Nebraska’s Scott Frost, Bill Moos among fans of new NCAA transfer, football redshirt rules

Nebraska’s Scott Frost, Bill Moos among fans of new NCAA transfer, football redshirt rules
Noah Vedral wasn't given permission from Central Florida to transfer to Nebraska. Under an NCAA rule change, athletes no longer need that permission to seek a transfer. (World-Herald News Service)

LINCOLN — Nebraska football coach Scott Frost hasn’t been shy about playing true freshmen.

He may be able to play every one of them — in one way or another — thanks to a massive change dropped Wednesday by the NCAA Division I Council, which voted that football players can preserve their redshirt while playing in up to four games. Such a rule not only benefits freshmen, but any player on a given roster.

A running back who is injured for much of the season but healthy for the bowl game? He gets to keep his redshirt. A true freshman who gets playing time in three blowouts? He gets to keep his redshirt. A skill player who becomes a trick-play weapon in a key game? He gets to keep his redshirt. A guy pressed into action when injuries unfold in front of him? He gets to keep his redshirt.

Frost is a fan of the change.

“I think it will help with the development of young players and their transition to the college game,” Frost said Wednesday. “They can get an opportunity to see what the competition level will be, stay more engaged and feel like they have an opportunity to impact the team. It also helps in the case of injuries at a position late in the season, and not having to make a difficult decision on whether or not to take a redshirt off a player.”

Nebraska Athletic Director Bill Moos likes the alteration, too.

“The redshirt piece has a lot of merit,” Moos said. “If you think a player is ready and you put him out there in the season and find the competition and maybe there’s a physical need to be in the weight room, you haven’t lost that year.”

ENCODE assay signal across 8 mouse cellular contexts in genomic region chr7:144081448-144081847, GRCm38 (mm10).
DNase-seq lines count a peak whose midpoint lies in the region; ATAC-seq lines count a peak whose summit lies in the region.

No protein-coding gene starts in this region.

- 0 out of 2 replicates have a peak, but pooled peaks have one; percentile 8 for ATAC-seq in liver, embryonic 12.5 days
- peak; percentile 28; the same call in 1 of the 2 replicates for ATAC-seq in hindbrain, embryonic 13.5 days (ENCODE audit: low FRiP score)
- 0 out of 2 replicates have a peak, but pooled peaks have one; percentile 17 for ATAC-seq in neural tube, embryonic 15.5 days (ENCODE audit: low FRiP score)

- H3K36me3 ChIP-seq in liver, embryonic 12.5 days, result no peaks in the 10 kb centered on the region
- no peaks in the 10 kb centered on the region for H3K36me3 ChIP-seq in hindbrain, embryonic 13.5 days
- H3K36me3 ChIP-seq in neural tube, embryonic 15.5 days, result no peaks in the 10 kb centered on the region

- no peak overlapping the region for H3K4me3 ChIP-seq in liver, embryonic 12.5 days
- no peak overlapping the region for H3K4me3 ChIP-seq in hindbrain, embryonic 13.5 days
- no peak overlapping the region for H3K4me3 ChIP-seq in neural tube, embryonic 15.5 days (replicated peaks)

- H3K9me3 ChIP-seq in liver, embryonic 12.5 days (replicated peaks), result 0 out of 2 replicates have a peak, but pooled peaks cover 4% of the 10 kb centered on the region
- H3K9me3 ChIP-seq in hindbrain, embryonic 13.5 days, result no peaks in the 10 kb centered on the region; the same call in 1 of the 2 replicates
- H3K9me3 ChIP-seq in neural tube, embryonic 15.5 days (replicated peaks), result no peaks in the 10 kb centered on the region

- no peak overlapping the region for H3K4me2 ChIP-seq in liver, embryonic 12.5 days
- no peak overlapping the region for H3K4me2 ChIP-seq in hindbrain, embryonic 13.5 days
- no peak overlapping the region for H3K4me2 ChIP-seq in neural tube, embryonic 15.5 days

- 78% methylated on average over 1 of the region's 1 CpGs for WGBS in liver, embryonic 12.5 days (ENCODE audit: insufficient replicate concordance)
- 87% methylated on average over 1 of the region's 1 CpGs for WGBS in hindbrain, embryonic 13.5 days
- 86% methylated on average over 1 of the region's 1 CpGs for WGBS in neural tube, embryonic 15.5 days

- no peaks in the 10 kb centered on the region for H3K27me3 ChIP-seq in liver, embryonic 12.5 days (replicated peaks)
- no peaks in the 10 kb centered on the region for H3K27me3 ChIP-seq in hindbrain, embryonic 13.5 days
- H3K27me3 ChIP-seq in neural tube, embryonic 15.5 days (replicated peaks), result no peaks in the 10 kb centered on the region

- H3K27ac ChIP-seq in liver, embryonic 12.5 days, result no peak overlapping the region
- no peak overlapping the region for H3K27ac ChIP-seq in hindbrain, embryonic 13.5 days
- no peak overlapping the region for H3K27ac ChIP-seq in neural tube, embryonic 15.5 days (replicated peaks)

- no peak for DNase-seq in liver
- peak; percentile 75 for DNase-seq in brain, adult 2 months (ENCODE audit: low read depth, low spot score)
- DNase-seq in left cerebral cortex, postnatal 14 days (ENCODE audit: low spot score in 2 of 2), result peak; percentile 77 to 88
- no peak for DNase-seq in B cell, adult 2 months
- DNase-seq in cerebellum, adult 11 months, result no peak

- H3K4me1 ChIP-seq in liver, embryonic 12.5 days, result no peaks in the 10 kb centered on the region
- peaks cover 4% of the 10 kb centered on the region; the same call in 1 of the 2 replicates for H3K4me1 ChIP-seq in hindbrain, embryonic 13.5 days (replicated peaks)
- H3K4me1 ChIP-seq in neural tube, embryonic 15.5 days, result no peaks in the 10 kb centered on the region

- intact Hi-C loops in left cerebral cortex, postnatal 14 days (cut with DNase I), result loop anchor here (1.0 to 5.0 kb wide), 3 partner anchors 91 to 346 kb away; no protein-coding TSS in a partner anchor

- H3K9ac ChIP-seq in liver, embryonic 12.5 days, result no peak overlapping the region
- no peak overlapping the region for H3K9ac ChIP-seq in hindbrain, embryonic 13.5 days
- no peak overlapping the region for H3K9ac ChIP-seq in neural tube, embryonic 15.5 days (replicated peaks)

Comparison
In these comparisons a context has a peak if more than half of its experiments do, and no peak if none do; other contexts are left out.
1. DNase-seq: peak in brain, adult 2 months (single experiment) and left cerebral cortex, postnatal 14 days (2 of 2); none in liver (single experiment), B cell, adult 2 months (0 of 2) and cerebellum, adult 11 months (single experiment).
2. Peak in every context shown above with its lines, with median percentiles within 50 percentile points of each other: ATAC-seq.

Moos, a former college football player at Washington State, said some young players get better as a season wears on because they spend more time in the weight room and build confidence in practice.

“That one we studied real hard,” Moos said.

Moos said the same is true of the NCAA studying the ongoing issue of student-athlete transfers — most prominent in basketball, football and volleyball.

The NCAA Division I Council also announced Wednesday that student-athletes can transfer to another school without seeking permission to do so from their current school. Starting Oct. 15, the NCAA will create a database that lists all transfers — and schools, once they learn of a student-athlete’s desire to transfer, must enter the name in the database within two days.

The NCAA’s change was the first step of many to be made on the transfer issue, Moos said.

“I know we’ve scoured through it in the Big Ten and gotten a lot of input from coaches and such,” Moos said. “This is probably not the last we’ll hear about the transfer rules.”

Next week, the NCAA said in its press release, Power Five conferences will decide whether a student-athlete’s desire to transfer is a reason schools can cancel financial aid. Currently, it isn’t.

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